Everton's old boss, David Moyes, is on the other side of that transfer business, but it's probably not top of his mind. That spot would likely be the saga around Wayne Rooney. So far, Moyes has seemed to handle the situation well, and on the pitch, Rooney, who made his first start today against Chelsea, has been playing well on the pitch. You probably don't want to invest in him at Liverpool with the swirl of speculation around him, but if he remains at the club, and if his price stays reasonable, he'll be an interesting pick - and differential from Robin van Persie - for fantasy managers.
Chelsea were able to bring a striker off the bench. A World Cup winning international at that. Granted, Fernando Torres isn't Fernando Torres any more, but he was available. As was Romelu Lukaku. Moyes had... Ryan Giggs, Ashley Young, and Shinji Kagawa. Both teams have three fit strikers in their teams. Manchester United started their three - van Persie, Rooney, and Danny Welbeck - while Chelsea didn't even have Demba Ba in the match-day squad.
Chelsea's team selection may have been as much of a sales pitch to Rooney as Moyes'. By not playing any of his three strikers, and having Andrew Schurrle as the furthest player forward, Jose Mourinho could have been making the point to Rooney that he, Rooney, could play as Chelsea's main striker. What remains to be seen is why neither manager trusts the player that could - should! - be a key member of their teams. Neither Juan Mata nor Shinji Kagawa got off the bench. Mata is nominally recovering from injury, but it still seems odd how he's been handled so far this season. Kagawa is the bigger mystery. He should be a key player for the Red Devils but can't get on the pitch.
Swansea's only goal this season was Wilfried Bony's consolation against Manchester United. They are doing well in the Europa League, and maybe that's taking it's toll on their league form. Regardless, you notice that they're passing the ball longer. Jonjo Shelvey, in particular, played a lot of long, unsuccessful passes. Maybe it was a tactic to bypass Spurs' new big, physical midfield. But going forward, I expect Bony to start matches and Shelvey to sit. Bony's introduction to the starting line-up will also allow Michu to drop into his more favored, deeper position. Michu's slow start to the season has dropped his price. The Swans don't have a great run of games, but you would expect them to start scoring sooner rather than later.
Spurs' midifield is indeed an imposing group now. Etienne Capoue, Paulinho, and the returning Sandro are tall, physical, and will give toe to toe with pretty much any midfield in the league. Capoue and Paulinho in particular are interesting for fantasy managers as those players are racking up points from both attacking and defensive endeavors. Next for them is to strike up a relationship with Roberto Soldado. The forward was hardly involved in the match against Swansea. He did put away the match-winning penalty, but he hardly touched the ball otherwise. Hopefully Spurs can find a better balance and that they can get players like Soldado and Nacer Chadli more involved in the attack.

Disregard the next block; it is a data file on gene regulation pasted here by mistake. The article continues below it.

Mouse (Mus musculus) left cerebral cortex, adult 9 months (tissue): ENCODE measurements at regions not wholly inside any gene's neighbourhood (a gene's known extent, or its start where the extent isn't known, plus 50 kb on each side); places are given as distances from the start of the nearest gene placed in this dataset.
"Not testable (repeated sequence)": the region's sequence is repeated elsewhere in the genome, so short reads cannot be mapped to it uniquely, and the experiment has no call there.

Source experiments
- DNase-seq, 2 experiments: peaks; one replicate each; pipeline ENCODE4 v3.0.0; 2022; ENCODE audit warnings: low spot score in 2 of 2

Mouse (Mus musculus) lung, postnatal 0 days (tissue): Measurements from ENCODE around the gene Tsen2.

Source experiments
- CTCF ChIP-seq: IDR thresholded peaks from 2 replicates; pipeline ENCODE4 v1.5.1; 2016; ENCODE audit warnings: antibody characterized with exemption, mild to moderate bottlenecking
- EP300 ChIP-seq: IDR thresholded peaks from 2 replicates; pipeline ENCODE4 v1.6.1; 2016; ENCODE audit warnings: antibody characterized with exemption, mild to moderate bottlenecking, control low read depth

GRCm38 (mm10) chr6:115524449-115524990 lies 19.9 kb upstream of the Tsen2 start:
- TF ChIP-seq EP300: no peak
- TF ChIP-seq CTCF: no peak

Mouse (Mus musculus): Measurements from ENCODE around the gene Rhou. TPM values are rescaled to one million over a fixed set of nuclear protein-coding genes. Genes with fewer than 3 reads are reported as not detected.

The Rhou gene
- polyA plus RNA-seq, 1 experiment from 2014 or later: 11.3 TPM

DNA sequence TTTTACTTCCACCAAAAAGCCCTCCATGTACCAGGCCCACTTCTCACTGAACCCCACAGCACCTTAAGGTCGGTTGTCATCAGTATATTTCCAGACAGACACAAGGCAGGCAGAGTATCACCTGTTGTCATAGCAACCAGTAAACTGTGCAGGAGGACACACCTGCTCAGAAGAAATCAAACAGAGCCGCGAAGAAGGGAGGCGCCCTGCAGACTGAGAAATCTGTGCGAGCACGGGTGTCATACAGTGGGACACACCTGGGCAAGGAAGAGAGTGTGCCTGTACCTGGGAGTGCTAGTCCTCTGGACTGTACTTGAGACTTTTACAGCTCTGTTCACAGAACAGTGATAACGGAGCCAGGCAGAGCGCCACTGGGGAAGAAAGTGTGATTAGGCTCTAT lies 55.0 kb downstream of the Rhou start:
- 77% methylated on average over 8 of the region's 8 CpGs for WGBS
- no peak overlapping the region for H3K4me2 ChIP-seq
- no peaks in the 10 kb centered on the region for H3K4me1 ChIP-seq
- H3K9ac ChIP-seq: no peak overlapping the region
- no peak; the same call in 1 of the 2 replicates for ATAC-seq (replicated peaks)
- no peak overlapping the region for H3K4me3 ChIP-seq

Spurs' next match is the North London derby against rivals Arsenal. Arsensl veered into crisis and back faster than ever this season. They have a thin squad, but have won their last two matches, scoring three goals in each. Olivier Giroud has scored in each of Arsenal's last four matches, but for fantasy managers, that's all he's doing. He's returning no other points. He's getting a chance and taking it - which is great in real life, but lousy for fantasy. Lukas Podolski even worse. He's fantasy fool's gold. He was not a factor in the Fulham match, except for the fact that he won the match with two well taken goals. His place in the side was at the expense of Luke Jack Wilshire, and I don't expect Arsene Wenger to do that too often, or with any regularity.
Like Spurs and Swansea, expectations are high for Southampton. They addressed positions of need, brining in Dejan Lovren and Pablo Osvaldo, and added strength to strength adding Victor Wanyama. However, with all the record transfers, the bright spot for the Saints so far has been academy graduate, Jason Ward-Prowse. Playing on the right of midfield and taking set pieces, he's returning 10 points per game while only costing half that.